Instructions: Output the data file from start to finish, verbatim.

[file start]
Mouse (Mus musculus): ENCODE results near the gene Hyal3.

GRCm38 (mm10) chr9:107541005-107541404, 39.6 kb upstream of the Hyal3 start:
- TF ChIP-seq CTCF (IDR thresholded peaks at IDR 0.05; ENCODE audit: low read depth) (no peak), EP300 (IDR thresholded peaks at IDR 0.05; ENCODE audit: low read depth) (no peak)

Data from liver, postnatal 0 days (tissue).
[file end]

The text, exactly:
Mouse (Mus musculus): ENCODE results near the gene Hyal3.

GRCm38 (mm10) chr9:107541005-107541404, 39.6 kb upstream of the Hyal3 start:
- TF ChIP-seq CTCF (IDR thresholded peaks at IDR 0.05; ENCODE audit: low read depth) (no peak), EP300 (IDR thresholded peaks at IDR 0.05; ENCODE audit: low read depth) (no peak)

Data from liver, postnatal 0 days (tissue).